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This year, our largest group ever – 83 students and 14 chaperones – set off on two buses for a week-long visit to Washington, D.C. and the surrounding area for the 8th grade capstone field trip. The itinerary was full of tours of museums and stops at monuments and memorial sites en route to our nation’s capital like The National Mall, Mount Vernon, The National Cathedral and the Gettysburg Battlefield. Parents were invited to join on this trip, meeting students in D.C. and tagging along for the fun, reflective, and transformative journey. 

The goal of this trip is certainly to tie together important threads of U.S. history, most importantly the history of our founding, the struggle for civil rights and the Civil War. However, an Oaks experience includes some important distinctives common to many of our field trips and makes it unique among the other schools visiting Washington, DC. Each day has a ‘word of the day’ that students define and reflect on throughout the day, students complete an extensive packet of reading and activities related to the itinerary, and have structured time to reflect on the places visited and information learned.

Day 1

After an early morning departure from Indianapolis, students deboarded buses in Shanksville, Pennsylvania for a solemn time of reflection at the Flight 93 National Memorial. While our students are too young to have experienced September 11, 2001 themselves, the gravity of the tragedy and the heroism of passengers on board was made apparent. Inspired by our nation’s resilience (the word of the day), hymns and silly camp songs accompanied beautiful views of fall colors in the Allegheny mountains until the group arrived for lodging in Arlington, VA. A night walk at the Iwo Jima Memorial capped the first day of the trip.

The night walks were very reverent. I liked that they were at night, because the lights lit the monuments up and it was more peaceful than I feel like it would have been during the day.

It was a really good way to end the day, because you went to bed reflecting on all that you had done that day. It almost kept you up, but we were so tired that we fell asleep anyway.

Day 2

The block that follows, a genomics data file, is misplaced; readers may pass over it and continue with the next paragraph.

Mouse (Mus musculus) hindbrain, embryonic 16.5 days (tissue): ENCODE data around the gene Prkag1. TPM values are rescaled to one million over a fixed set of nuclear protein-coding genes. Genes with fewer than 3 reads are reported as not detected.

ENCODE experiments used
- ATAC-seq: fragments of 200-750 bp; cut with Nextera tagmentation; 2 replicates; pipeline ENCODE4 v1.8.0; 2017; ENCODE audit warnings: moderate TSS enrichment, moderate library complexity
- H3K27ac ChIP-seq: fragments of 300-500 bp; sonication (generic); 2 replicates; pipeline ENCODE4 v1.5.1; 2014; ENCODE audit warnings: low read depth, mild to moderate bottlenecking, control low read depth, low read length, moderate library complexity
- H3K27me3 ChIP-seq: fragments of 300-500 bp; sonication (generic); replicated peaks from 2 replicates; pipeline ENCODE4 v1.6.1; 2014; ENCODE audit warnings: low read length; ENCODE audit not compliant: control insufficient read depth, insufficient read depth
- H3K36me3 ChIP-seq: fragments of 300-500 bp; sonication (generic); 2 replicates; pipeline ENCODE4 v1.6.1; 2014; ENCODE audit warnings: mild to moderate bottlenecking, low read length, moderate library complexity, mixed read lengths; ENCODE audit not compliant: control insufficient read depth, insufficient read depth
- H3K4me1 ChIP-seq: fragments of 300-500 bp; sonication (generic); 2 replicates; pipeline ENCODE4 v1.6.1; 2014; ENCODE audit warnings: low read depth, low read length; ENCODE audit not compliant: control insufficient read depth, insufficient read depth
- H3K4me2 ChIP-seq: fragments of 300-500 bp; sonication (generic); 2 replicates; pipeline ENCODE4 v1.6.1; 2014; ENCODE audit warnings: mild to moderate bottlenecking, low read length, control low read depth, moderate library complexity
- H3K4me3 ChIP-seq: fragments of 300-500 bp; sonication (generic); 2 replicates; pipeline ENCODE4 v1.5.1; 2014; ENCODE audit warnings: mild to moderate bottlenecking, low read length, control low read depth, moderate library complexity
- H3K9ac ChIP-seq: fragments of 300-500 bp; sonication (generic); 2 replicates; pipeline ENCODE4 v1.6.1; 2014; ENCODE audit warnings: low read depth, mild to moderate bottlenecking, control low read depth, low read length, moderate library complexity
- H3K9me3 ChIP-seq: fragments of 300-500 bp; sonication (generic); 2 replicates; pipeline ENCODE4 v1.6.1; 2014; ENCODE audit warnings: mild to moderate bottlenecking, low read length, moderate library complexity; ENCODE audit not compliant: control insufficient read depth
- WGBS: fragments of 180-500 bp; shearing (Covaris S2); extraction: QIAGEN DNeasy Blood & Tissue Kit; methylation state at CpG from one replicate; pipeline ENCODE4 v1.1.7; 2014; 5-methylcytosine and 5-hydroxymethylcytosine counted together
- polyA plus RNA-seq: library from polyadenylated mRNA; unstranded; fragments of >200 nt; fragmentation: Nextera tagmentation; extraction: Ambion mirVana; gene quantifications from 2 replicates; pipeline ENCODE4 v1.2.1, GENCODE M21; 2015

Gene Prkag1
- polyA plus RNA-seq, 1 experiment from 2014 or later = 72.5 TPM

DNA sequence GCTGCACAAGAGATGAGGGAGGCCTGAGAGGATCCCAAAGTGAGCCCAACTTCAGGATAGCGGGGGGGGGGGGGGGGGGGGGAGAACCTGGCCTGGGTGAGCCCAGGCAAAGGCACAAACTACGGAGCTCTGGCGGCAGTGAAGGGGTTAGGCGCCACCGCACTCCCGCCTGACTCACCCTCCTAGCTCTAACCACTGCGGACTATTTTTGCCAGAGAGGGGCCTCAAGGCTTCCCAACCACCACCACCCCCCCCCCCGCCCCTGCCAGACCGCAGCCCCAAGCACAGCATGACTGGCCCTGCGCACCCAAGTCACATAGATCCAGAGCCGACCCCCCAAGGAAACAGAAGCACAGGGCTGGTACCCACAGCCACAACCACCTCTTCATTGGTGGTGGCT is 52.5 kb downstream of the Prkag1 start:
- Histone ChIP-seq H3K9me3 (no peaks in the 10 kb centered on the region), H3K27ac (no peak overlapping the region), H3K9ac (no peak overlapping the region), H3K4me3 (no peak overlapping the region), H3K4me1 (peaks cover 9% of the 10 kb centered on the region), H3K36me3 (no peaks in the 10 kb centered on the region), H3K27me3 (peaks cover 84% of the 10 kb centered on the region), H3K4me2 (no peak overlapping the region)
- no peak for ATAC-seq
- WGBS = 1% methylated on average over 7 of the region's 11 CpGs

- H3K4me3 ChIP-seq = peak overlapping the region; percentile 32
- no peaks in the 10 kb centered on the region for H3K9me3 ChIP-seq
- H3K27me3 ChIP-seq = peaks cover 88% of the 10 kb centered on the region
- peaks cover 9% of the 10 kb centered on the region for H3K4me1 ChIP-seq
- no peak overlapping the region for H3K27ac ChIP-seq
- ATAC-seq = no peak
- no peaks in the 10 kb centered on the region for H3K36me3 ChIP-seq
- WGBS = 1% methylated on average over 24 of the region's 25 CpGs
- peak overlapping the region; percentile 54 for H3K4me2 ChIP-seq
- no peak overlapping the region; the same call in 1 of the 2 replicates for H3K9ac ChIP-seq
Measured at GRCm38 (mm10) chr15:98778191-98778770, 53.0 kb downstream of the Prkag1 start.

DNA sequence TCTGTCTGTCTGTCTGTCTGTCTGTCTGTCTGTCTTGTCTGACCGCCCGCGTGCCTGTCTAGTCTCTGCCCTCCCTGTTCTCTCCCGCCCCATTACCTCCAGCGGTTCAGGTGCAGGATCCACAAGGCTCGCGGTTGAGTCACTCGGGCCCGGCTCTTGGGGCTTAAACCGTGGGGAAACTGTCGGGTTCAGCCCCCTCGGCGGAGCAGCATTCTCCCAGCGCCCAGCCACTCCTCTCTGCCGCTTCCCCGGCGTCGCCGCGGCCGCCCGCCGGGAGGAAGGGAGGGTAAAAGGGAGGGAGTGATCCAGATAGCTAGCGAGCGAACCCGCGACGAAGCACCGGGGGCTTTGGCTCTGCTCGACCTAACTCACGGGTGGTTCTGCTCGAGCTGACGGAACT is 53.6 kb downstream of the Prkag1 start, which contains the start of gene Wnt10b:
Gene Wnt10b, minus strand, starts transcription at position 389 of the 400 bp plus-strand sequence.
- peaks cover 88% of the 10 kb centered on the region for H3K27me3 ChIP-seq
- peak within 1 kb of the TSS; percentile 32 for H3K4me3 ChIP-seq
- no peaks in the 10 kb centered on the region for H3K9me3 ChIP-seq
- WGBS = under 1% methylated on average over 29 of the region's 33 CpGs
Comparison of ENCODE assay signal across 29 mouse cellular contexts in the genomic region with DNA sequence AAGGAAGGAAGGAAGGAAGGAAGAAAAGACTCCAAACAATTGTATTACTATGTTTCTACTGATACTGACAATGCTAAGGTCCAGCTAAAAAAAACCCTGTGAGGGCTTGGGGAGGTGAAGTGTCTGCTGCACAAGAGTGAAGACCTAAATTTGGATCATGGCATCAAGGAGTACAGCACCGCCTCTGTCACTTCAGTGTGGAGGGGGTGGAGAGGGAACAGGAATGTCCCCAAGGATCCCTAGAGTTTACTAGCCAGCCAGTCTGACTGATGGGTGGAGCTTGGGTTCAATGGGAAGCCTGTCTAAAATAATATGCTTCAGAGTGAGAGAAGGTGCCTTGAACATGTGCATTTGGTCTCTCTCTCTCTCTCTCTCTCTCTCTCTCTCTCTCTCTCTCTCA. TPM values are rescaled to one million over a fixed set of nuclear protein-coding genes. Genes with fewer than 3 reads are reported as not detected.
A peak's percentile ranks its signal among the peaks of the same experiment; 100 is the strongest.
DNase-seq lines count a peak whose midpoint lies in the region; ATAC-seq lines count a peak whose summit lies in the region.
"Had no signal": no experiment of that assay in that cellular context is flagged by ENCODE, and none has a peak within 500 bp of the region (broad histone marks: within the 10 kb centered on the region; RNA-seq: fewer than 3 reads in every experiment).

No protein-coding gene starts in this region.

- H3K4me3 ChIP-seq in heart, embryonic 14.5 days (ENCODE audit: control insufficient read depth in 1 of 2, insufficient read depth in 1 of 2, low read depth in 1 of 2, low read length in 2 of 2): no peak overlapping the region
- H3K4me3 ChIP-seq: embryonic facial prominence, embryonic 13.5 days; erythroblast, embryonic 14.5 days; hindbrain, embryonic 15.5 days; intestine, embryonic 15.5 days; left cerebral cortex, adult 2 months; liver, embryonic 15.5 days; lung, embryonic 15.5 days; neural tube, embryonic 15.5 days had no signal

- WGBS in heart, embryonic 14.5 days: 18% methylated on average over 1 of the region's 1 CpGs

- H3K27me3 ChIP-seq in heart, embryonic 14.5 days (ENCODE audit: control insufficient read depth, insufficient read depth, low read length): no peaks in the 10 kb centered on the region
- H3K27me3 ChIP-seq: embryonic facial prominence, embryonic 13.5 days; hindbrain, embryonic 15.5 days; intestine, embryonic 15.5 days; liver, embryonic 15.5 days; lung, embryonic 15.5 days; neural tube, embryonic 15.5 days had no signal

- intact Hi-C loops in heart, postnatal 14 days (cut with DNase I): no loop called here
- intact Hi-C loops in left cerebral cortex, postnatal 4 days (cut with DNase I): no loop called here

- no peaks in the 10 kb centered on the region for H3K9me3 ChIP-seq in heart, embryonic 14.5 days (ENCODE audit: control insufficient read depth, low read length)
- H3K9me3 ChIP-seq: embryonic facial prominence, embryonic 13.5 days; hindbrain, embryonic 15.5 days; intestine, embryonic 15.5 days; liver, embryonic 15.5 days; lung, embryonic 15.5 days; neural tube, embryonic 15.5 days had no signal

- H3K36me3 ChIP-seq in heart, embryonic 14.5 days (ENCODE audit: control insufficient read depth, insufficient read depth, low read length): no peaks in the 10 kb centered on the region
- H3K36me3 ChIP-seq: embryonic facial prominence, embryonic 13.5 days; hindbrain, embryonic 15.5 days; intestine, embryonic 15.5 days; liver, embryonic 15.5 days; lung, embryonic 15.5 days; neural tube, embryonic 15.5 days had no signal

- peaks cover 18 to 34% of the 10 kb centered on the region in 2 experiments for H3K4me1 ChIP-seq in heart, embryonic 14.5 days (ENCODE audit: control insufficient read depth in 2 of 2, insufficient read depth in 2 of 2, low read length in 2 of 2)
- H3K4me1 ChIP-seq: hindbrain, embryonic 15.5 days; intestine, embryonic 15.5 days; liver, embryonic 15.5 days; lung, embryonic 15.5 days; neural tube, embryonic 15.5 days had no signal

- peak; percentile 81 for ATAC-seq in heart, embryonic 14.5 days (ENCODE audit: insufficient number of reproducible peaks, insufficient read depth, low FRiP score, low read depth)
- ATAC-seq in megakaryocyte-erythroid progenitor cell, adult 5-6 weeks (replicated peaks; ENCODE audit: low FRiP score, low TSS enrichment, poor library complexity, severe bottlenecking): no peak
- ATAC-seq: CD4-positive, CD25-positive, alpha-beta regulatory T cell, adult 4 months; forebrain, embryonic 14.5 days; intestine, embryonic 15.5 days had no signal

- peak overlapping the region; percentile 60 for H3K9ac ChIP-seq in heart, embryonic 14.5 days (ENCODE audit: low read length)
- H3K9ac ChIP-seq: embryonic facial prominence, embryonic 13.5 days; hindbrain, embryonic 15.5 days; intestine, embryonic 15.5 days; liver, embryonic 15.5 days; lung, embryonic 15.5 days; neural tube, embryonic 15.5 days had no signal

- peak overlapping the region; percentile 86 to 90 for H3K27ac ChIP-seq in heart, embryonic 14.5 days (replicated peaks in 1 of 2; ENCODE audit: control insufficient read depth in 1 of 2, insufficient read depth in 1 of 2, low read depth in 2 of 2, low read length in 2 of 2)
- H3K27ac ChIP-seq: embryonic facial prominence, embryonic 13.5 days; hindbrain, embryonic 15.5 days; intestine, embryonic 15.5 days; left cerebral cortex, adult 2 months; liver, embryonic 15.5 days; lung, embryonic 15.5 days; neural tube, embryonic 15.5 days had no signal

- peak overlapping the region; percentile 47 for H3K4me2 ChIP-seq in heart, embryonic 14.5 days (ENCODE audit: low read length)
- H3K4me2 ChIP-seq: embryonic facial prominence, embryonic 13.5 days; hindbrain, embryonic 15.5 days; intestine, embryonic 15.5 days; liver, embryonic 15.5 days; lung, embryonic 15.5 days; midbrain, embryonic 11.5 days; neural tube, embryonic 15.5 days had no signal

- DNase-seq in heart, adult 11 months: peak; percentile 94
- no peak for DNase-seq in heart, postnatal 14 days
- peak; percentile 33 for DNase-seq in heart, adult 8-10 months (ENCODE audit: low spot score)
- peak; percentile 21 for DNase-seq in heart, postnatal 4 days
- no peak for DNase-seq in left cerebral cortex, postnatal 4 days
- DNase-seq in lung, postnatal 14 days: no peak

The first full day of activities began in true Oaks fashion – with a nature walk to Theodore Roosevelt Island (located in the middle of the Potomac River). The first museum of the day was the Museum of the Bible, where students saw ancient artifacts and multi-sensory presentations that helped them relive the stories from the Bible. This museum embodied how the Christian faith is moored (word of the day) in history and was one of the students’ favorite stops. Next, students explored the National Gallery of Art and performed a “scavenger hunt” as part of their packet work. The last trip of the day was a visit to the Mount Vernon home of President George Washington, who the students spent much time reading about on the bus ride the day before. Another night walk around the Tidal Basin completed the day, with visits to the Jefferson Memorial, the FDR Memorial, and the Martin Luther King Jr. Memorial.

My favorite thing was the Bible Museum because it was very visual, and it was really nice. I really like the way they put it together, and if I ever go back to DC, that’s one place I would go back to.

Day 3

The third morning began with tours of the different buildings housing each branch of government – the White House (executive), the Capitol Building (legislative) and the Supreme Court Building (judicial). A short distance away, the group visited the National Museum of African American History and Culture and steeped themselves in the challenging and celebratory history found in the regal building. The afternoon was spent at the National Cathedral – a tenacious (word of the day) undertaking that took almost a century to build and is filled with many beautiful, breathtaking details. The final night walk of the trip closed the evening’s activities, with stops at the World War II, Vietnam War, Korean War, and Lincoln Memorials.

If there was only one place someone should see, I would say the Washington National Cathedral, because there are only two gothic cathedrals in America and it’s not just a cathedral. There are also elements in there that are more recent, like a statue of George Washington and a wall dedicated to Apollo 11, so it’s like a mix of old and new.

Day 4

The last day of the trip was short in activities, but deep in reflection upon traveling to the site of the bloodiest battle and turning point of the Civil War, Gettysburg National Military Park. Students walked from the visitor’s center to the Monument of the High-Water Mark before finally arriving at the rocky area of Devil’s Den. Here, they spent time reflecting on the week and all they experienced. After picking up lunch, the long return trip home began with many thinking about the legacy (word of the day) left by those who lived before them.

My favorite part of the trip was getting to connect with more people. It helped us build closer relationships that we wouldn’t have otherwise gotten to during the normal school day.

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